Remarkable drawn portraits, rarely seen, sit beside those made today, and demonstrate drawing’s enduring ability to bring characters to life.
Drawing creates the illusion of presence. Using precise lines, Picasso and Freud capture a posed subject, whereas Hockney catches his sitter unaware in a calligraphic flourish of ink. Portraits of family members by Cézanne, Auerbach and Goodwin convey the sense of an intimately unfolding situation through multiple, restless pencil or charcoal lines.
In self-portraits by Maria Lassnig and Nicola Tyson, evocative colours are used to express psychological states and bodily sensations. Landy, in contrast, conveys the demands of self-representation through spidery black lines that knit into staring eyes and a furrowed brow.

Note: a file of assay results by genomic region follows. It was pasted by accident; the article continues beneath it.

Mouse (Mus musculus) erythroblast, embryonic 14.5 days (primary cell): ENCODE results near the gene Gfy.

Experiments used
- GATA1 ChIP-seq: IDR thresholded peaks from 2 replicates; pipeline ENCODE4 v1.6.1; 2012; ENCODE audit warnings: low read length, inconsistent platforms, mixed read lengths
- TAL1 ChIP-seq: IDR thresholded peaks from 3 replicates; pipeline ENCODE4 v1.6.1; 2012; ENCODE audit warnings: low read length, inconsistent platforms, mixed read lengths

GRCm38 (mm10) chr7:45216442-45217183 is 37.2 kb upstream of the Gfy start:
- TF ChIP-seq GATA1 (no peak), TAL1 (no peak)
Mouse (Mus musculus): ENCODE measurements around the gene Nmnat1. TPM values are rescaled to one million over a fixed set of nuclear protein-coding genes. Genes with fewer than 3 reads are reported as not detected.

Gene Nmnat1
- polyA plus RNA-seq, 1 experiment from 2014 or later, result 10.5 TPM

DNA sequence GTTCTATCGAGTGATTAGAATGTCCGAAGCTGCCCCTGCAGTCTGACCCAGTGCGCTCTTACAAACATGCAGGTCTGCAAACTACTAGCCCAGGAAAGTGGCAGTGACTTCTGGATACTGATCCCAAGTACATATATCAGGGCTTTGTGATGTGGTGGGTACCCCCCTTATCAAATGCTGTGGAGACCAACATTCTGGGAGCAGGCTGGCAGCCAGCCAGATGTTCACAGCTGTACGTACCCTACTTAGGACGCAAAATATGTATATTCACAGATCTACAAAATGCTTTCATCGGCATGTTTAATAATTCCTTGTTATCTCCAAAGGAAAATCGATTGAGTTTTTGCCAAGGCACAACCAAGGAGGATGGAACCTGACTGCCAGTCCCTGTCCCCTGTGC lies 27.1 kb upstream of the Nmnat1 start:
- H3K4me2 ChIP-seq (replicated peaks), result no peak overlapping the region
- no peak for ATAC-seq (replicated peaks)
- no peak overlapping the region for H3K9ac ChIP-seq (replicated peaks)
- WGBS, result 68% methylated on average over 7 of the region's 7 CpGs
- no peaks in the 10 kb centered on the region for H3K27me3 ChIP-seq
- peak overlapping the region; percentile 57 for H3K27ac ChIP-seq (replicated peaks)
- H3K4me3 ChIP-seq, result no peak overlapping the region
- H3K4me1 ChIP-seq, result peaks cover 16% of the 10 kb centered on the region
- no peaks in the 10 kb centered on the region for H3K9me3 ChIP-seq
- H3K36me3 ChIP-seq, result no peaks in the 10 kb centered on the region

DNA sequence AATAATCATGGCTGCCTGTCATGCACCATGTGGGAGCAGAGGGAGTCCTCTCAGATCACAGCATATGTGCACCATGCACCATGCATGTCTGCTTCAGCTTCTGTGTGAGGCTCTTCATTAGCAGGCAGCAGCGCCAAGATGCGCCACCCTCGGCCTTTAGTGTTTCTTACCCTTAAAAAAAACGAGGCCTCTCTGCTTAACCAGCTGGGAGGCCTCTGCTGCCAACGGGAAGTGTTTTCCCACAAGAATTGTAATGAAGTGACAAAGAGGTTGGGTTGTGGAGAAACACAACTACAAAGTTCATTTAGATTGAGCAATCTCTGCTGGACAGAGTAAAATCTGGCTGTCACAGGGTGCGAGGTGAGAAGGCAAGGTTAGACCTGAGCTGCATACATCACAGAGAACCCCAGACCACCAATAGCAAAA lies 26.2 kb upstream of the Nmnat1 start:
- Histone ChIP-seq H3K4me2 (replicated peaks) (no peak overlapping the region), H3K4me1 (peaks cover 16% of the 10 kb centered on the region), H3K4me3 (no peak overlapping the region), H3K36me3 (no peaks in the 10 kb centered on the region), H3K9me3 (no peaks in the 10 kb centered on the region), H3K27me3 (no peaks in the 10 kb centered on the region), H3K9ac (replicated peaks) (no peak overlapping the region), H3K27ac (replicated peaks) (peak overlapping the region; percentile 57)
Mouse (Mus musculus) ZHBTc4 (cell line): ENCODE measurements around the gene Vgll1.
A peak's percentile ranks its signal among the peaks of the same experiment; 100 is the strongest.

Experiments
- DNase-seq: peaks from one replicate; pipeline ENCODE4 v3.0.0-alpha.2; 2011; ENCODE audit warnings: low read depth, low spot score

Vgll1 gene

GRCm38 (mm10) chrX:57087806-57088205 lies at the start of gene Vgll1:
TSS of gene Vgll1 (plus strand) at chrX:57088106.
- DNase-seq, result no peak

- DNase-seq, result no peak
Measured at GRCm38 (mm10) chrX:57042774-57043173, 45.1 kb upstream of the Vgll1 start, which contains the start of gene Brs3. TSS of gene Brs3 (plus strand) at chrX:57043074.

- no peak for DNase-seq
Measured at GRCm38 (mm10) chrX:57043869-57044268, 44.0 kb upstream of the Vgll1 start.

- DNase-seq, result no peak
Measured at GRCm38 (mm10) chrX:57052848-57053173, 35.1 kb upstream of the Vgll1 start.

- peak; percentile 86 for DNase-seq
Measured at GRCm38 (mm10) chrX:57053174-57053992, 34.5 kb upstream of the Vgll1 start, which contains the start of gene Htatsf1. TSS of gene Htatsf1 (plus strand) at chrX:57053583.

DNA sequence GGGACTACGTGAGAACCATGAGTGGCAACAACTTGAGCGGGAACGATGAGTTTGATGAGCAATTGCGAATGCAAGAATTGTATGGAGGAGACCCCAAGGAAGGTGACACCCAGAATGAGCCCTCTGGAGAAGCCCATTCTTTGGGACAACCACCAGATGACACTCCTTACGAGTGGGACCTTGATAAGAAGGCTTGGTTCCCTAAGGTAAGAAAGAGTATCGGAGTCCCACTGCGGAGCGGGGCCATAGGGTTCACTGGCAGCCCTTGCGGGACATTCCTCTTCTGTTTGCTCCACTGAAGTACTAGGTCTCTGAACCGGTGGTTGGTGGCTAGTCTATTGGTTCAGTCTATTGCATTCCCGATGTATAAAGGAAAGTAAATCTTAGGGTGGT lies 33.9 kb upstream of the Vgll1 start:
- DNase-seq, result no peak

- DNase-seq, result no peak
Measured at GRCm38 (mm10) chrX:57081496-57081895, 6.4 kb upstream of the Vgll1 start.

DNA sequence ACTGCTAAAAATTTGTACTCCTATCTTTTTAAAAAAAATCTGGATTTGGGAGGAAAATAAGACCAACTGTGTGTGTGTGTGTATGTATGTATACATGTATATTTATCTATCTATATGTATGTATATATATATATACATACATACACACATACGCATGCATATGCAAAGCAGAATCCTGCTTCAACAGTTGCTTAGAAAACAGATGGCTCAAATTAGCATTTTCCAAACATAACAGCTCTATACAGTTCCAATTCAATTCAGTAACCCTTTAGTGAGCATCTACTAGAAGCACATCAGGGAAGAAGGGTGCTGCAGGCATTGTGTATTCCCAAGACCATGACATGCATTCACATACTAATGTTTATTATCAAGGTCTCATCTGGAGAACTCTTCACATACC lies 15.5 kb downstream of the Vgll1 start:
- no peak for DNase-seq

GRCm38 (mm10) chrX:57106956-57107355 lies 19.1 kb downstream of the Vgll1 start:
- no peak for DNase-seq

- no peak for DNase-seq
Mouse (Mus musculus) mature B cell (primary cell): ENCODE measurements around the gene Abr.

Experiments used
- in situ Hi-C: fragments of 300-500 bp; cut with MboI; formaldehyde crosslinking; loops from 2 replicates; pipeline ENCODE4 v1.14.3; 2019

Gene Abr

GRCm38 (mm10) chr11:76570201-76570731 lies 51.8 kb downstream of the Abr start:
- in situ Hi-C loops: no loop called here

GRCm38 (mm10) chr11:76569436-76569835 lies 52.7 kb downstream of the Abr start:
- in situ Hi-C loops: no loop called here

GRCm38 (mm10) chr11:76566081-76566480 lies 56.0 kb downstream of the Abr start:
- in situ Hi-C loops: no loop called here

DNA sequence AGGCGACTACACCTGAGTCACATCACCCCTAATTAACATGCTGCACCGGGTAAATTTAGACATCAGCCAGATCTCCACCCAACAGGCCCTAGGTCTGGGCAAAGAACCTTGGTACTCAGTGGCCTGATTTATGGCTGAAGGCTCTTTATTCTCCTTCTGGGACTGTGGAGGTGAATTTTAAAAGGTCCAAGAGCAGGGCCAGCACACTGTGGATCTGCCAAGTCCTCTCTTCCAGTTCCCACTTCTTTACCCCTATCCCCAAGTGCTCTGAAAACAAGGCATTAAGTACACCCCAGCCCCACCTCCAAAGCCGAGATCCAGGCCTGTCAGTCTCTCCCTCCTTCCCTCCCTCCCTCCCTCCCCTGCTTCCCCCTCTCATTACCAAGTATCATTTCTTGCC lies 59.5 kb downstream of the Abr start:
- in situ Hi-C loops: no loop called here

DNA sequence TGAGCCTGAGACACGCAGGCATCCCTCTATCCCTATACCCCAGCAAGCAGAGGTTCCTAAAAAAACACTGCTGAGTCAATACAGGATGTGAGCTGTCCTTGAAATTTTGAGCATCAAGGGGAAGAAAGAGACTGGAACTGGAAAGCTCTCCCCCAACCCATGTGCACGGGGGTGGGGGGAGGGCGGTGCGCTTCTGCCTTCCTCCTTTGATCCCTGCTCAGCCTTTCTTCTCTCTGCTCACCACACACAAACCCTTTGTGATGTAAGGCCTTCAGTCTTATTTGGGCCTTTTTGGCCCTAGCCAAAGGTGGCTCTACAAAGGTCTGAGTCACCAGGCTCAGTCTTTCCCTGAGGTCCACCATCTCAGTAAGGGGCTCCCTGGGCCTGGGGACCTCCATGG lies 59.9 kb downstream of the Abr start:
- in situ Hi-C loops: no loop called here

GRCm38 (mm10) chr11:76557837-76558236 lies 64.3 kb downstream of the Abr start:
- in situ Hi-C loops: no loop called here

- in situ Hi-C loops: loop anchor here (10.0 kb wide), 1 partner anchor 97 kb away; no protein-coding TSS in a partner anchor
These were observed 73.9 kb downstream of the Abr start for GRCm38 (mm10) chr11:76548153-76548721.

The individuality of Mounira Al Solh's migrant and refugee subjects is captured through experiments with style and medium. Drawn on yellow legal pads, they evoke not only an illusion of presence, but act as a material reminder of the contemporary human condition.
Featuring: Mounira Al Solh, Frank Auerbach, Paul Cézanne, Virginia Chihota, Lucian Freud, Dryden Goodwin, Barbara Hepworth, David Hockney, Jean-Auguste-Dominique Ingres, Horst Janssen, Claudette Johnson, Michael Landy, Maria Lassnig, Joyce Pensato, Deanna Petherbridge, Francis Picabia, Pablo Picasso, Paula Rego, Nicola Tyson, Jessica Voorsanger and Clifton Wright